Asset protection planning deals mostly with civil money judgments. When it comes to family law, there are fewer asset protection options available to avoid awards of alimony and support of a former spouse. For example, judges in divorce cases can order an allocation of retirement accounts which are exempt from regular judgment creditors. The homestead exemption is the strongest asset protection tool, but does it work equally well in a family law context. A caller asked me whether a court can force the sale of a former spouse’s homestead property to pay court awarded child support or alimony.
There is at least one case which held that a spouse could force the sale of a Florida homestead to enforce a support order. In that case, the court reasoned that the purpose of the homestead protection is to protect the debtor’s family, and that the debtor cannot hide behind the homestead shield to the detriment of those family members it was designed to protect.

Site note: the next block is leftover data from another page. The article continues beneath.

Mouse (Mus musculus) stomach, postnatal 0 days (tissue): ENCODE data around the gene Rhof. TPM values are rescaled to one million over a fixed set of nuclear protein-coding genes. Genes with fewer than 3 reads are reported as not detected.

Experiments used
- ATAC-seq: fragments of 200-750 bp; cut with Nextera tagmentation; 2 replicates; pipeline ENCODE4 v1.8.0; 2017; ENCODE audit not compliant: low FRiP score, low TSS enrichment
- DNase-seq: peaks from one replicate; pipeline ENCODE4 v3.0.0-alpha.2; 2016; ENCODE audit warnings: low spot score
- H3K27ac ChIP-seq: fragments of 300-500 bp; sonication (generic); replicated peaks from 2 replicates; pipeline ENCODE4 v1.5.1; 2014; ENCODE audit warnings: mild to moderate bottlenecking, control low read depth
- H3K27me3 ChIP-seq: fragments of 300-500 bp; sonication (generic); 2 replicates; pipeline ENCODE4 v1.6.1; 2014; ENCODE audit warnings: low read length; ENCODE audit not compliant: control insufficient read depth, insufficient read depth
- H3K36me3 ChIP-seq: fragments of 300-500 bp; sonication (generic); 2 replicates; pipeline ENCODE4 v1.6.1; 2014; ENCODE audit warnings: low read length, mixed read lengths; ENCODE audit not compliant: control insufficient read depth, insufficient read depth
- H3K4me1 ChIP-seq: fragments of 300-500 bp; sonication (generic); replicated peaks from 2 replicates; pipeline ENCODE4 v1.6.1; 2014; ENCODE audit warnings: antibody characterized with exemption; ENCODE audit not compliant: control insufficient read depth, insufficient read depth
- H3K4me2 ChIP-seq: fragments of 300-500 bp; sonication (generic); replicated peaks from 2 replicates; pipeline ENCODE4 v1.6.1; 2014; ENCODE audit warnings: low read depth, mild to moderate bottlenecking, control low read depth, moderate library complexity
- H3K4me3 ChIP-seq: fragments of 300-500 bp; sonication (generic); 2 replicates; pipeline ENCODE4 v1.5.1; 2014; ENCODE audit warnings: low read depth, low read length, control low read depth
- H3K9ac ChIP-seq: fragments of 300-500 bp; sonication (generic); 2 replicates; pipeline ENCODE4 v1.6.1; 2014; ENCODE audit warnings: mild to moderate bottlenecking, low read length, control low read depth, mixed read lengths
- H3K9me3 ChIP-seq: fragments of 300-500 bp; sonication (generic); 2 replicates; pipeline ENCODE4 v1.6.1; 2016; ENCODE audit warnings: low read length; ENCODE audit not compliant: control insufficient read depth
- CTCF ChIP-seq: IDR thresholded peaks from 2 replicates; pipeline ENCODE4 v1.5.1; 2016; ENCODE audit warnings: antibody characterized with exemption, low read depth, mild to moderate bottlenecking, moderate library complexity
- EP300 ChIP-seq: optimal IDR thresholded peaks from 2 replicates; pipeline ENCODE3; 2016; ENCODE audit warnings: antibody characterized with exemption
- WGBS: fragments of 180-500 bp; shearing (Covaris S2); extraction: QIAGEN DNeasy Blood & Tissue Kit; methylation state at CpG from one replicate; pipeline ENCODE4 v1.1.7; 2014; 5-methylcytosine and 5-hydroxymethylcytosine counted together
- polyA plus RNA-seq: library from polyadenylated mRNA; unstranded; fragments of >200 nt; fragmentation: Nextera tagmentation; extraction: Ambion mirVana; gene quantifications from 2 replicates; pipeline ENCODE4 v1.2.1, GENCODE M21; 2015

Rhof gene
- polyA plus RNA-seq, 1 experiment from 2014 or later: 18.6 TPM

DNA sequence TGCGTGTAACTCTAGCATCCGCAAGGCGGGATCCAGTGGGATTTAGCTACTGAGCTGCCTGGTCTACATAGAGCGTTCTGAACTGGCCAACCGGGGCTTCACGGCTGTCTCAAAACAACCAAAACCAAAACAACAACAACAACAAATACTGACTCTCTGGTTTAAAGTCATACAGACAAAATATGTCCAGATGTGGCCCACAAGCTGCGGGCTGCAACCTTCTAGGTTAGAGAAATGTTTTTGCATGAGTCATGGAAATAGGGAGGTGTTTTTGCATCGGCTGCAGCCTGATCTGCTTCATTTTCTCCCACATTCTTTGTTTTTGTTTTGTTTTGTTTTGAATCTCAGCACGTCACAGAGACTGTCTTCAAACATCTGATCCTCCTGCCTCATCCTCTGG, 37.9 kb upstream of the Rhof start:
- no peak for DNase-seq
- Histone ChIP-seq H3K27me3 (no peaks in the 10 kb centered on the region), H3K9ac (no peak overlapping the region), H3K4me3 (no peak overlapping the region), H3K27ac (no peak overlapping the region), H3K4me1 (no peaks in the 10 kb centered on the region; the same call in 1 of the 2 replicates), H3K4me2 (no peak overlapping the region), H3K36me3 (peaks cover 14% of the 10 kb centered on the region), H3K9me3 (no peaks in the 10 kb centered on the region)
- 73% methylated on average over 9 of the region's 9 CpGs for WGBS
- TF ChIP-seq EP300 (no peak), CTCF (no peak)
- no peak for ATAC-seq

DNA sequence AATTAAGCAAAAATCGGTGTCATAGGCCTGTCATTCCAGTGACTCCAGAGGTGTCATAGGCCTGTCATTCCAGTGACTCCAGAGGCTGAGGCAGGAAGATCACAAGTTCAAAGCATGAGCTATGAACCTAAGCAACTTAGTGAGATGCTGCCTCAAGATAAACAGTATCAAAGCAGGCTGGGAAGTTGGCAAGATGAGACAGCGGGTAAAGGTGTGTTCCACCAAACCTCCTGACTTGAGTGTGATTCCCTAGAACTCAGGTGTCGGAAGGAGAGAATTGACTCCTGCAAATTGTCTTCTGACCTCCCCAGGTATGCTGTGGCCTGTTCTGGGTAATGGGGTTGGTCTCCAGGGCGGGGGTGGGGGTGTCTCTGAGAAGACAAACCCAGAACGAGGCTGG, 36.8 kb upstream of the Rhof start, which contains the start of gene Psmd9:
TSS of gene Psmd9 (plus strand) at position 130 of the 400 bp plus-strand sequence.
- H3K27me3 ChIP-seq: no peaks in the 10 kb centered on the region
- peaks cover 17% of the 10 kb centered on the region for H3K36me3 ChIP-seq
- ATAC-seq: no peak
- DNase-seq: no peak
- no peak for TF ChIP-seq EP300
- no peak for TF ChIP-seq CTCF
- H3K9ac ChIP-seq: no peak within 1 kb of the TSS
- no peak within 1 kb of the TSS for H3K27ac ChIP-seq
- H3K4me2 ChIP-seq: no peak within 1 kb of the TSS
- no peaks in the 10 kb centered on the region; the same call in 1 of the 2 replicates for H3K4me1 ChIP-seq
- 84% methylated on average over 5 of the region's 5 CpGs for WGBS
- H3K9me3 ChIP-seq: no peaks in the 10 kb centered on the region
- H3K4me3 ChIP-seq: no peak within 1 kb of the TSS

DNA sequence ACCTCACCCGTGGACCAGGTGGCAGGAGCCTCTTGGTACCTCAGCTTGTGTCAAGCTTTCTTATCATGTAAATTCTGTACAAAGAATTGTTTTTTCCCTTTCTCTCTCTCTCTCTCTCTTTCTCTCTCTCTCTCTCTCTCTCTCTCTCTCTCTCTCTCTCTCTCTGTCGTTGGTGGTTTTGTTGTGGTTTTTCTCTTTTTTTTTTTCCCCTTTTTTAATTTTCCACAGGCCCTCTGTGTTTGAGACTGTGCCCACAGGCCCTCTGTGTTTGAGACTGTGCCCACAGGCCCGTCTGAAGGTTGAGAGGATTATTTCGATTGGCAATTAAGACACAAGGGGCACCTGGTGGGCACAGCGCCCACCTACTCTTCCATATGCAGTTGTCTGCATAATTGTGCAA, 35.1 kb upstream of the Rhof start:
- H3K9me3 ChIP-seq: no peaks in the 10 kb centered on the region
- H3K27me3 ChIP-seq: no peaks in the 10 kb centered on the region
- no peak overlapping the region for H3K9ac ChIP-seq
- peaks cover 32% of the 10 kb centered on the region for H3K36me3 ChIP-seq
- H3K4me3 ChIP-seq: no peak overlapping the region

More recent decisions have held that there is no alimony or support exemption to homestead protection. If the creditor spouse can demonstrate that the spouse who owns the homestead property acted fraudulently, reprehensibly, or egregiously to acquire or use the homestead exemption to avoid paying an alimony or support order then the court could impose an equitable lien on the homestead property. However, I think most courts will agree that a former spouse cannot force the sale of homestead to fund an alimony or support obligation.